First Person: Acts of terror generally do not produce the expected outcomes

Posted by ap507 at Jun 29, 2015 10:55 AM |
Dr Simon Bennett discusses the aftermath of the recent killings in Charleston
First Person: Acts of terror generally do not produce the expected outcomes

Source: Wikipedia; The Emanuel African Methodist Episcopal Church in 2008 where the shooting Charleston church shooting took place on 17 June 2015

This article originally appeared on the Leicester Mercury website here.

Think: Leicester does not necessarily reflect the views of the University of Leicester - it expresses the independent views and opinions of the academic who has authored the piece. If you do not agree with the opinions expressed, and you are a doctoral student/academic at the University of Leicester, you may write a counter opinion for Think: Leicester and send to ap507@le.ac.uk

The killings in the picturesque South Carolina city of Charleston tell us a number of things. First, that racism is a persistent feature of our social landscape.

Many people still accept the specious argument that character attributes are racially determined.

Like all bigotries, such beliefs are not amenable to rational argument.

Secondly, that even when people of colour (Barack Obama, for example) attain positions of responsibility, old prejudices persist.

Thirdly, that easy access to handguns amplifies the threat posed by sociopaths like the Charleston assassin Dylann Roof.

In my opinion, Roof was helped in his murderous endeavour by the Second Amendment to the United States Constitution, which speaks of "the right of the people to keep and bear arms". Roof used a Glock .45 handgun, for which he carried and discharged five magazine clips.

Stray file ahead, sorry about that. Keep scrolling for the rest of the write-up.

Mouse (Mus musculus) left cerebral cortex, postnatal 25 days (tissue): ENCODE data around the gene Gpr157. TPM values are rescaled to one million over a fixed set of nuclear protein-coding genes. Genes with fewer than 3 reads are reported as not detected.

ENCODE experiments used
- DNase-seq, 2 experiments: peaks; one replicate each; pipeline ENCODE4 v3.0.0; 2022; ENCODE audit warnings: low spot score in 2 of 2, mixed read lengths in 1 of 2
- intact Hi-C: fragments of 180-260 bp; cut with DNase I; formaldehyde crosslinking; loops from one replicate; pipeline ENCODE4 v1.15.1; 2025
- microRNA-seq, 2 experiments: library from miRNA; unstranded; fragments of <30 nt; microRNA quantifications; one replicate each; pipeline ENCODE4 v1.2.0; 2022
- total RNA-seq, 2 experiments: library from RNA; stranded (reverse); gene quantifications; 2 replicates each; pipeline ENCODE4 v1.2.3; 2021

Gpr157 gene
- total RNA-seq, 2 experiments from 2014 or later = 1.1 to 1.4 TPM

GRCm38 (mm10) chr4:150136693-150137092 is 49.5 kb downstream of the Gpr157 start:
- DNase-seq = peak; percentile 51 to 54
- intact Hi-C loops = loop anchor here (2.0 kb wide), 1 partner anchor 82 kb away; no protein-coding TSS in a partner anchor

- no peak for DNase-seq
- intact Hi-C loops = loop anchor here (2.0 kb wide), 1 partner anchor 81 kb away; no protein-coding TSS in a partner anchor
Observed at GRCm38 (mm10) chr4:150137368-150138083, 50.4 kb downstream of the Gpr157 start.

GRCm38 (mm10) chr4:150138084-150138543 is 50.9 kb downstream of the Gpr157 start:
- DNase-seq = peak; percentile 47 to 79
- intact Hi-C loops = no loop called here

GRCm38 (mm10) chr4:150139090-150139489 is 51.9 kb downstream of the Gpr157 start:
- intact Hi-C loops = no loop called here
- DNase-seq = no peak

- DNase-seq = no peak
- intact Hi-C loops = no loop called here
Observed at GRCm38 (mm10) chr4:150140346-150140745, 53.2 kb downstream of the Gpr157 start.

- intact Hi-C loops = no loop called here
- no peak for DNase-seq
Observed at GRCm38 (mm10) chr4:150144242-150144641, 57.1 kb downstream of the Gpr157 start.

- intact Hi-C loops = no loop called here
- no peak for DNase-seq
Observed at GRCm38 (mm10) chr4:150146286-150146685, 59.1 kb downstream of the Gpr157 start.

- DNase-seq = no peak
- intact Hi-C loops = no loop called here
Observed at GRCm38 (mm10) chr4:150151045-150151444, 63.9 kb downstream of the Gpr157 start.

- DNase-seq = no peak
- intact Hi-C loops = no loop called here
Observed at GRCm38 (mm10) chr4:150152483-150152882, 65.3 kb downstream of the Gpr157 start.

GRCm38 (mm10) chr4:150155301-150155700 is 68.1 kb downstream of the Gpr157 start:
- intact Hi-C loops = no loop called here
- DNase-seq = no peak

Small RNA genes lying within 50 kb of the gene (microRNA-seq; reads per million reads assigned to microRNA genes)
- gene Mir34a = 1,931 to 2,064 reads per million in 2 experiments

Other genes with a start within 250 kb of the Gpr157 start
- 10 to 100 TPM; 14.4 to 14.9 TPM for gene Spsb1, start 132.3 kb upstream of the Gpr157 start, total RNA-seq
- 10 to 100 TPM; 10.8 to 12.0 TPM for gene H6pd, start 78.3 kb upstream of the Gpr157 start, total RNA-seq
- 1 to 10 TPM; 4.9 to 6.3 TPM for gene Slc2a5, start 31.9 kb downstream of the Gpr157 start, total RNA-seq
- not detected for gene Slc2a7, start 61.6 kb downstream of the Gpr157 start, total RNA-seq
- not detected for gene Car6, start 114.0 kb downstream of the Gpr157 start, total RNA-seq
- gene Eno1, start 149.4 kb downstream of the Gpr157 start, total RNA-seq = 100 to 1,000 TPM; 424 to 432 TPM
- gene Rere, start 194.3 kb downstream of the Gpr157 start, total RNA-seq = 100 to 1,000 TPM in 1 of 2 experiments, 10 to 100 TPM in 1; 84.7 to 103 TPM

Fourthly, that the close attention paid to white supremacist movements by the FBI and other federal agencies is justified.

Civil libertarians dislike surveillance. But without surveillance such movements would pose an even greater threat to race relations and social stability.

Lastly, that acts of terror generally do not produce the outcomes expected by the perpetrator.

Roof told a friend that he wanted to start a race-war. There has been no war. Instead, Roof's actions have spurred a coming-together of America's ethnic groups in a show of solidarity and defiance.

As American sociologist Robert Merton explained in 1936, actions may produce unintended consequences that confound the original intent. Roof should read Merton.

Are there wider lessons to be learned from Charleston? For me, yes. Specifically, that despite developmental leaps like the Renaissance, the Scientific Revolution, universal secondary education, expansion of the university system and the 1949 enactment of the United Nations Universal Declaration of Human Rights, the world remains plagued by prejudice, bigotry and irrationality.

How else does one explain the persistence of religious belief? If believing in something for which there is no evidence is not irrational, then what is?

Am I discouraged by this sea of ignorance and prejudice? Absolutely not, because I have science and rationality on my side.

There will likely always be misfits like Roof (Charleston), Michael Ryan (1987 Hungerford massacre), Thomas Hamilton (1996 Dunblane massacre) and Derrick Bird (2010 Cumbria shootings). The solution lies in standing as one against those who would do us harm.

Dr Simon Bennett, director, civil safety and security unit, University of Leicester.

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